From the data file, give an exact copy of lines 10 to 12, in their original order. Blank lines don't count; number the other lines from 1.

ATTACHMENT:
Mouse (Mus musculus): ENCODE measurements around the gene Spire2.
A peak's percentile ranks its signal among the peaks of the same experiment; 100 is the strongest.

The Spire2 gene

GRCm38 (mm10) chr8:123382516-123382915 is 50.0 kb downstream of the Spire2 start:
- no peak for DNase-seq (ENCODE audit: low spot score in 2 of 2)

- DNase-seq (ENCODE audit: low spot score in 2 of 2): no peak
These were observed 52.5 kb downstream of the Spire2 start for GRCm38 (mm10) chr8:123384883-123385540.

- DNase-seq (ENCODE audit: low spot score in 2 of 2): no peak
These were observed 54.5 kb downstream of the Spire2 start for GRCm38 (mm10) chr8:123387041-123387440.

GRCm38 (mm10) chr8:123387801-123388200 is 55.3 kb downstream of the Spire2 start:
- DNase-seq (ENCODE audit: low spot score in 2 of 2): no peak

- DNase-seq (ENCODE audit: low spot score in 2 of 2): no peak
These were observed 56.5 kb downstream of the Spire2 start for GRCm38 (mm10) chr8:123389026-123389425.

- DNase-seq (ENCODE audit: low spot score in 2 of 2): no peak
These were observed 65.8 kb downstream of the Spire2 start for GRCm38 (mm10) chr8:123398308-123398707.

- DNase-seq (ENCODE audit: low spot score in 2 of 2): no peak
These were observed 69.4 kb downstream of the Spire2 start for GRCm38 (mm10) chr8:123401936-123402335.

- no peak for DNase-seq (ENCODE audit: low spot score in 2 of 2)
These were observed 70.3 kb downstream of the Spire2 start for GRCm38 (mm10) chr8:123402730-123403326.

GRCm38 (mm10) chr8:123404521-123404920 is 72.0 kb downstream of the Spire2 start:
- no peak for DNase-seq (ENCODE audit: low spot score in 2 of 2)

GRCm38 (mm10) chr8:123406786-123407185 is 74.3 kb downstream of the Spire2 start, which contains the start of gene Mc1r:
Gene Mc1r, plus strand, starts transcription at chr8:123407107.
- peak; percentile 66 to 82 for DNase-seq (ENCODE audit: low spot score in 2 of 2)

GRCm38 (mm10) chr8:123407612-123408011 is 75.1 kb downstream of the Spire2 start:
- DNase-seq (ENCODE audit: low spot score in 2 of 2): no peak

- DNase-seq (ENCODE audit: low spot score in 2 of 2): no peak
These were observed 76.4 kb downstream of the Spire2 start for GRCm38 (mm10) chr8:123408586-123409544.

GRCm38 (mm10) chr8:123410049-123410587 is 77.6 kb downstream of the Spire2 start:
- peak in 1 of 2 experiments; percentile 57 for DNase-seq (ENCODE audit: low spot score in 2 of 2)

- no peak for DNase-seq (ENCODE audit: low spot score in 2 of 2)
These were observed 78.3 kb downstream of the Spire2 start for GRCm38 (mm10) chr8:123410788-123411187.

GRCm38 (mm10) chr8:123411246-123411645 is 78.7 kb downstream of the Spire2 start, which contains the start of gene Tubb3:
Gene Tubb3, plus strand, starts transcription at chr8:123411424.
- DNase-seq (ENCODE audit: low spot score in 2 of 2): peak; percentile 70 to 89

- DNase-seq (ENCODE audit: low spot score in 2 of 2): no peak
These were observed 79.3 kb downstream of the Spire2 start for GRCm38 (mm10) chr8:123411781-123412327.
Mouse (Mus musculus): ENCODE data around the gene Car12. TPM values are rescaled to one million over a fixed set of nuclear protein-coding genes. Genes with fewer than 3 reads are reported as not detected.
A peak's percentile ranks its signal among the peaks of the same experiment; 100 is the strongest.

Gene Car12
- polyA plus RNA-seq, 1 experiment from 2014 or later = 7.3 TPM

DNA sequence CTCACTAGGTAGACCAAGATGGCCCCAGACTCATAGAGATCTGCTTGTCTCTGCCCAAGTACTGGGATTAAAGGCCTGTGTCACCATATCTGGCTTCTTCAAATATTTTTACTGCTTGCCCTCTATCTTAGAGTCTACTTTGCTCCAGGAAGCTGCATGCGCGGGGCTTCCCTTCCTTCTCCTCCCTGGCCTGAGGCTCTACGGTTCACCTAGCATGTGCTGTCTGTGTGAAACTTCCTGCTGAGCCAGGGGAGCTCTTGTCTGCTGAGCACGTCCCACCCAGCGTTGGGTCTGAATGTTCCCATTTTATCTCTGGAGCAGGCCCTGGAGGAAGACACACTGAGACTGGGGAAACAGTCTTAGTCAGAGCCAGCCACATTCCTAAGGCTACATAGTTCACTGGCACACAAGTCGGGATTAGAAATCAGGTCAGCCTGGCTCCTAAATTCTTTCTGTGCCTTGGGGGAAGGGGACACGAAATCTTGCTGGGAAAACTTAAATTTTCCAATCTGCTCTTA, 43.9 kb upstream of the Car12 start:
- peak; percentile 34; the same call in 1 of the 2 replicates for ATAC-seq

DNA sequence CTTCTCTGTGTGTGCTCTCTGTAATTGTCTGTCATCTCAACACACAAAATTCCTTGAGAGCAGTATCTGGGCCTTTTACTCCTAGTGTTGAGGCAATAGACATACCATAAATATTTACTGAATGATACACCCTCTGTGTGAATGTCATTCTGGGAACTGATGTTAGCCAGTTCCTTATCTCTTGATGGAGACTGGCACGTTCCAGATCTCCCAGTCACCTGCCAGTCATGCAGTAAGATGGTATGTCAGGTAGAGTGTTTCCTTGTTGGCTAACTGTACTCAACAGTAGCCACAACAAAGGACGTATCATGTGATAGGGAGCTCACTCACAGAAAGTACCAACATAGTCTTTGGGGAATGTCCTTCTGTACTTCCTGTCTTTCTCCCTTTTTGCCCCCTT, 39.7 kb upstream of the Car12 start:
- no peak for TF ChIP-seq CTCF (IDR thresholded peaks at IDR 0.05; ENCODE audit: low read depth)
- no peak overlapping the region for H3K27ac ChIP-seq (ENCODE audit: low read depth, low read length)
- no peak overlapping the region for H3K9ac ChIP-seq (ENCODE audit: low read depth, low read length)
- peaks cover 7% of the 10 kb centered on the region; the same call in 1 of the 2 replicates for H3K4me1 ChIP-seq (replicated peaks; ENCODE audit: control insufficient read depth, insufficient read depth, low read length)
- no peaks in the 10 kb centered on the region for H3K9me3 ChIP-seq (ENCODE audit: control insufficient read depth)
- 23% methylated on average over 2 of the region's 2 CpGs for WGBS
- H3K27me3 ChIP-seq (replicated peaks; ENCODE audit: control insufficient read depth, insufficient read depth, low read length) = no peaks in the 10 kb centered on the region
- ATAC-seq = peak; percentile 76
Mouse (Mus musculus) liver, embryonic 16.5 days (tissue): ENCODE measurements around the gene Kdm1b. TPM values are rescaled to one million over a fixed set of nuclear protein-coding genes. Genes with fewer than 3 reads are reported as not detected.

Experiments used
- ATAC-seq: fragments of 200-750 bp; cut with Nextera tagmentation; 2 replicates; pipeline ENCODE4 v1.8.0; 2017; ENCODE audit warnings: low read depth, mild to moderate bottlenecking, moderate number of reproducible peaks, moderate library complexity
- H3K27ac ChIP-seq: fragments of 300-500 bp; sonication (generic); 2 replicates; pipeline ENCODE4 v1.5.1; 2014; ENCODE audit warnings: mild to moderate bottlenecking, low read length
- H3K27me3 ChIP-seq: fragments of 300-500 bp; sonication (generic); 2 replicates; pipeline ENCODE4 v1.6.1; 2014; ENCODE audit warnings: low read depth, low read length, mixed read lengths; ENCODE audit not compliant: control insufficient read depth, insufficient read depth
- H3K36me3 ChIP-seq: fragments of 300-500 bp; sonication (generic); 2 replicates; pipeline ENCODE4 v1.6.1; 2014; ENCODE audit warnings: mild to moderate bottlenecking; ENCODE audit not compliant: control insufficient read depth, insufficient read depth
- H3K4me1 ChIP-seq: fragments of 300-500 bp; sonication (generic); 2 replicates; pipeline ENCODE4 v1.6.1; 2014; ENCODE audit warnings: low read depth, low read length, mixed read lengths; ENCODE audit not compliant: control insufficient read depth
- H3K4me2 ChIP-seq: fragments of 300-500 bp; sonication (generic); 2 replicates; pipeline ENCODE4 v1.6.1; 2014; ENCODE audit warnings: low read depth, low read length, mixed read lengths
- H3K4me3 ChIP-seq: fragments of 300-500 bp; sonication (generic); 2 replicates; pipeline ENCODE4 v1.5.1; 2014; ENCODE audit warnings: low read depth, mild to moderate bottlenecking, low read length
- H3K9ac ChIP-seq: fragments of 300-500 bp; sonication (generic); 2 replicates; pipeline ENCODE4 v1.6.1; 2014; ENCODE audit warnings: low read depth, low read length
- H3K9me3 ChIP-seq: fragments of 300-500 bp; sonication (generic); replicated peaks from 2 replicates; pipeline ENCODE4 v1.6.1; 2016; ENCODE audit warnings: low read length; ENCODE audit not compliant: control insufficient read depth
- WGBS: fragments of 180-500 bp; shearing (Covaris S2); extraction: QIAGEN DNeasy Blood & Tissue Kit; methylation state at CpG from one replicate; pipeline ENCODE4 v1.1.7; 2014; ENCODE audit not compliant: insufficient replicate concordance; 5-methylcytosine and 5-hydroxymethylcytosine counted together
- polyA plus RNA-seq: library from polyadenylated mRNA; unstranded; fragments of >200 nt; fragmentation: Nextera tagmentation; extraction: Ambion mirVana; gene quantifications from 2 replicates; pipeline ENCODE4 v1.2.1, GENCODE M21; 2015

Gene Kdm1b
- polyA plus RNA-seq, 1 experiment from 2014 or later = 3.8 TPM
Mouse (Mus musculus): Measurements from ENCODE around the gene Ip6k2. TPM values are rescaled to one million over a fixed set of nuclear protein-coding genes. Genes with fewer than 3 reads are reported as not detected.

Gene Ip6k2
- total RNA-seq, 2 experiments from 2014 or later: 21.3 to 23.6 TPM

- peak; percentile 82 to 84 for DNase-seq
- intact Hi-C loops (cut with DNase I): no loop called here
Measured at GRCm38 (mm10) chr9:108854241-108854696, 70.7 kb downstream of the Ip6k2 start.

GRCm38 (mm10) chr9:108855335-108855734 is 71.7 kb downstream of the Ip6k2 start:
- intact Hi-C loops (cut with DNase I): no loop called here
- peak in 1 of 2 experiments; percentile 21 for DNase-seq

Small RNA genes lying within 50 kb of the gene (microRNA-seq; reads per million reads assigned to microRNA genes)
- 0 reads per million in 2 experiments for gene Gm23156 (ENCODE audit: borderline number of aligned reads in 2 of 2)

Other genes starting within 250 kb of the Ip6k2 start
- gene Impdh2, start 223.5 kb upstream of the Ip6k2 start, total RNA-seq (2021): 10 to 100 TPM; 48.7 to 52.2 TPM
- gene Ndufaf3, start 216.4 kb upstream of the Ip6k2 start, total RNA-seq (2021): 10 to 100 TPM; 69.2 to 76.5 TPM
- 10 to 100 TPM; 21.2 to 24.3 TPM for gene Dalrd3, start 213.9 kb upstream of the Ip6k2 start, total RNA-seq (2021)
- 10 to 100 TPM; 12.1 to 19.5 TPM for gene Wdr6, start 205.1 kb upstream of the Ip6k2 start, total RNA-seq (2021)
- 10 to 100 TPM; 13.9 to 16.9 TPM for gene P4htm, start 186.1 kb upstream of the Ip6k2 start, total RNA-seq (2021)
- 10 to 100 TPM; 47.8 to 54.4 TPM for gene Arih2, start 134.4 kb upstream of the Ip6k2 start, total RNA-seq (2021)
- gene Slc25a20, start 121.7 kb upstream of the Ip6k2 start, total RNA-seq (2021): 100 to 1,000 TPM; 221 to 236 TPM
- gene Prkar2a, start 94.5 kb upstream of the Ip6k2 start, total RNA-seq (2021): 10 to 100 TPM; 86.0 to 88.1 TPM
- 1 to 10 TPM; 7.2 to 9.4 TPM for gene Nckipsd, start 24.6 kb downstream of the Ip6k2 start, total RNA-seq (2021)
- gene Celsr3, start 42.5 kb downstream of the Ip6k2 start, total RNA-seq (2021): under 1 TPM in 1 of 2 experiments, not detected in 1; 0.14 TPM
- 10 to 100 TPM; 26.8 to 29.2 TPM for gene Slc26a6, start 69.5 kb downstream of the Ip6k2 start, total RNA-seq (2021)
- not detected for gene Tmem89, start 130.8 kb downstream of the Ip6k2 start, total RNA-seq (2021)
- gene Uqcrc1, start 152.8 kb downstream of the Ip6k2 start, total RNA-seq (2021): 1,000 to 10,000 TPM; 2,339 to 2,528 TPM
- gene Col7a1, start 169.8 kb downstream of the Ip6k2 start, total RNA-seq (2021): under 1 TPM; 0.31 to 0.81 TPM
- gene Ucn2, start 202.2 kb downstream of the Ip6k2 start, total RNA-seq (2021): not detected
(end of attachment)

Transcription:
GRCm38 (mm10) chr8:123387801-123388200 is 55.3 kb downstream of the Spire2 start:
- DNase-seq (ENCODE audit: low spot score in 2 of 2): no peak

- DNase-seq (ENCODE audit: low spot score in 2 of 2): no peak